At this point I think most people of heard the notion of the Internet of Things (IoT) somewhere along the way.  If not, now is the time.  The IoT is a network of physical objects accessed and technologically interconnected through the Internet.  The objects contain embedded technology allowing them to interact with each other and various aspects of their external environment.  One benefit of this technology is that when objects can send and receive data and information, they can be controlled remotely and set to operate with maximum efficiency.  The data they collect, send and receive can be very valuable.

Cisco estimates that 25 billion devices will be connected in the Internet of Things by 2015, and 50 billion devices will be connected by 2020.  Machine-to-machine technology is being applied in most industries, and ranges from telematics in smart cars, factory automation, and incorporation into energy grid and health care applications, to running household appliances like stoves, refrigerators, toasters and thermostats.  Possibilities for the future are endless.

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So what is the legal issue?  Who owns that valuable data the machines generate and exchange!

Key to this consideration is an understanding of the property rights, if any, associated with “data.”  The law typically makes a distinction between the ownership rights associated with real (land) or personal (things) property. There is another category for intangible property like thoughts and ideas, and that is generally referred to as intellectual property. Data probably fits into the intellectual property category.  It is not land, is generally intangible and can be reproduced and can change continually over time.

When it comes to intellectual property, the law governing patents, trademarks and the law of copyright serve to define the legal rights associated with that intangible property.  Patent and trademark law is designed to protect inventions, scientific discovery and marks, phrases and logos used in commerce and associated with certain goods or services.  Copyright covers print, music, plays, artwork, film and recordings, and digital works such as computer programs or databases.

It does not seem that the data that is or will be generated by these communicating machines fit nicely into any of these categories, although copyright is closest to the mark.  But, United States law has what is known as a human authorship requirement when it comes to copyright protection.  According to the U.S. Copyright Office, “copyright law only protects “the fruits of intellectual labor” that “are founded in the creative powers of the mind.”  Trade-Mark Cases, 100 U.S. 82, 94 (1879). Because copyright law is limited to “original intellectual conceptions of the author,” the Office will refuse to register a claim if it determines that a human being did not create the work.  Burrow-Giles Lithographic Co. v. Sarony, 111 U.S. 53, 58 (1884). Remember, the “Office will not register works produced by nature, animals, or plants. Likewise, the Office cannot register a work purportedly created by divine or supernatural beings.”  So, if computers create the work – data – rather than humans doing so directly, it might not be subject to copyright protection.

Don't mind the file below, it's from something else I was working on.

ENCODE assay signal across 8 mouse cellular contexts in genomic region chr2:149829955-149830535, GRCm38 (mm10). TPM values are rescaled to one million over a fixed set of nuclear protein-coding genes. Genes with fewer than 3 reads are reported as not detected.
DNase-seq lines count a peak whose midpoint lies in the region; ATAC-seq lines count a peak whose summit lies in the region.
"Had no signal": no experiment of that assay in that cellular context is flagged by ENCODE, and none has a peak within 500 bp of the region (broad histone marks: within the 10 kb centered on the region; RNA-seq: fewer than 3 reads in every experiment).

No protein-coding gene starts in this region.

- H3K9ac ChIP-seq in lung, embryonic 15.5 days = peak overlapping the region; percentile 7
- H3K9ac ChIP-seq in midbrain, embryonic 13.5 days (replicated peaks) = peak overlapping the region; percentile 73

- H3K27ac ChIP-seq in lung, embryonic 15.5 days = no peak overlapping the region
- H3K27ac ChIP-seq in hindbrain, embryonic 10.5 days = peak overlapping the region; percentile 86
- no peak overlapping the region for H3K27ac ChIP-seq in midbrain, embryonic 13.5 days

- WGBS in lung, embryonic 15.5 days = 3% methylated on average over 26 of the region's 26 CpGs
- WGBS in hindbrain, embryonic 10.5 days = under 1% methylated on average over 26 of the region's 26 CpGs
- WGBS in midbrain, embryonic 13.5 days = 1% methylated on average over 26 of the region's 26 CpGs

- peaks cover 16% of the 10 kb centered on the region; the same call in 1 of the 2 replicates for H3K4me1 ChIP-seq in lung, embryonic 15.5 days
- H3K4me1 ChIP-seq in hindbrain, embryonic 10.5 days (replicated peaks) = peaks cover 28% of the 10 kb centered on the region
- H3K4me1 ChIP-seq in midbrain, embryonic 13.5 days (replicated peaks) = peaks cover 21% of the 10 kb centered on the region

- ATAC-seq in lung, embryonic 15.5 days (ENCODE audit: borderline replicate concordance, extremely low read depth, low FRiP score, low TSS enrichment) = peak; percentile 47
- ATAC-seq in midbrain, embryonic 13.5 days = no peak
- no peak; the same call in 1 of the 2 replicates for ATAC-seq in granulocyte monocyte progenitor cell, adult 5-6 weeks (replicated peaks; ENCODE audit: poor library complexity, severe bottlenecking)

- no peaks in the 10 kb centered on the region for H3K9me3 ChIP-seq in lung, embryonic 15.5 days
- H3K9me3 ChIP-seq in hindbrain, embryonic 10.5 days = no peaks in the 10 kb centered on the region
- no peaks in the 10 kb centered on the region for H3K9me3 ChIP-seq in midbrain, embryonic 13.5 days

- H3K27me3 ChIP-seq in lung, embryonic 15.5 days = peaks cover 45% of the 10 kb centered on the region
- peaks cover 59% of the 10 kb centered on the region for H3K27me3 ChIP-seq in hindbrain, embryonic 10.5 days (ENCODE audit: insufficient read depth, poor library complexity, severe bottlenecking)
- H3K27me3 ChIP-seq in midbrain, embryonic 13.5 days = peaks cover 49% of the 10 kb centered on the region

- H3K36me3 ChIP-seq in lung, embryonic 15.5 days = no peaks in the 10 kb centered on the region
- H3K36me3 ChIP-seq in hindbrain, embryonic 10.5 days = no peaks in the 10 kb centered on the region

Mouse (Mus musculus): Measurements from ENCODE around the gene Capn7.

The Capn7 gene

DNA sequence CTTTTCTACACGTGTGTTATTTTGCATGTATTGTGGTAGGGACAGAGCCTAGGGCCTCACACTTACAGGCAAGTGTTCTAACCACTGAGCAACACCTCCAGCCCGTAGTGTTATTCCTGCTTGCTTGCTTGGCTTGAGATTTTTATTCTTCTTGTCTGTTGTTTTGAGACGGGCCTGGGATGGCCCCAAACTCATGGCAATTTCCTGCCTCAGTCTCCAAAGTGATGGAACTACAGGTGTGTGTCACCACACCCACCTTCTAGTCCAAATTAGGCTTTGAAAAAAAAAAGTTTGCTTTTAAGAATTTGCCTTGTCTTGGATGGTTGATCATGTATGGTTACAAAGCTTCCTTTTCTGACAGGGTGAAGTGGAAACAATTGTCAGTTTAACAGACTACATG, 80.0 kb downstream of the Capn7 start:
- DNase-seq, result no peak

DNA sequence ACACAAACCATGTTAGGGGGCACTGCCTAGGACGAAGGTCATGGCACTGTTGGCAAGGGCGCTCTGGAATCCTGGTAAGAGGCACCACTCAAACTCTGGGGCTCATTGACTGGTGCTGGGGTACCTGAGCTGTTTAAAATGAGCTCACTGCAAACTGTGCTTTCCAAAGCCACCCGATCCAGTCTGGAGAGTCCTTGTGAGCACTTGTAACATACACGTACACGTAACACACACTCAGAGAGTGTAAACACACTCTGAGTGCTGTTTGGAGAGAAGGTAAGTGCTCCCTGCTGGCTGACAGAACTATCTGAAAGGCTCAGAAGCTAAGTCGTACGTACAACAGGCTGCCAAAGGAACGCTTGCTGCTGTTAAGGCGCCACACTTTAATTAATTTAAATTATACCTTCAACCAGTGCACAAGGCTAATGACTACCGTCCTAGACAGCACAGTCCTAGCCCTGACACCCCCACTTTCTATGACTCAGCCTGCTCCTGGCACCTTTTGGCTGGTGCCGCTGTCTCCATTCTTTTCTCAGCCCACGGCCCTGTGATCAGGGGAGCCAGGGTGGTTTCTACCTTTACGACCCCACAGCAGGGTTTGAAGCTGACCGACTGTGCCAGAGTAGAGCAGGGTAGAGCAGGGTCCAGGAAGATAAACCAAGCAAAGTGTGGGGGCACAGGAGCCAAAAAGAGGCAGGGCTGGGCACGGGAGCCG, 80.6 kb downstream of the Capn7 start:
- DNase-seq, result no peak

Closer to that point, the Office says it “will not register works produced by a machine or mere mechanical process that operates randomly or automatically without any creative input or intervention from a human author.”  Consequently, the data being generated and machines may not be subject to copyright protection, complicating the issue of ownership.  A significant question then is will the processing and communication by and between machines reach a level such that artificial intelligence is no longer predictable and mechanical such that the works they produce should be entitled to protection?  We think so.  Machines can synthesize billions of pieces of data and create a result having significant value.  It seems conceivable that, at some point, mechanical process will cross the line and become tantamount to intellectual labor and actual creativity.

 The issue might then become who along the many parties involved in the process of creating that data actually owns it – the owner of the machine, the programmer writing the code upon which it runs, the network operator or those about whom the data is being collected.  The possibilities and relating legal issues that will result are endless.

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Until answers to these various legal issues are more clearly developed, businesses should focus on the idea that a collection of data organized and maintained in a database can be protected by copyright.  Accordingly, it is important that measures be taken to ensure that data is collected and managed such that it qualifies for database protection, and that ownership of the database is contemplated and properly defined by contract.  Big disputes will arise as time passes and more data is mined in connection with the IoT, but businesses will be ahead of the game if they consider what the future might hold and plan accordingly.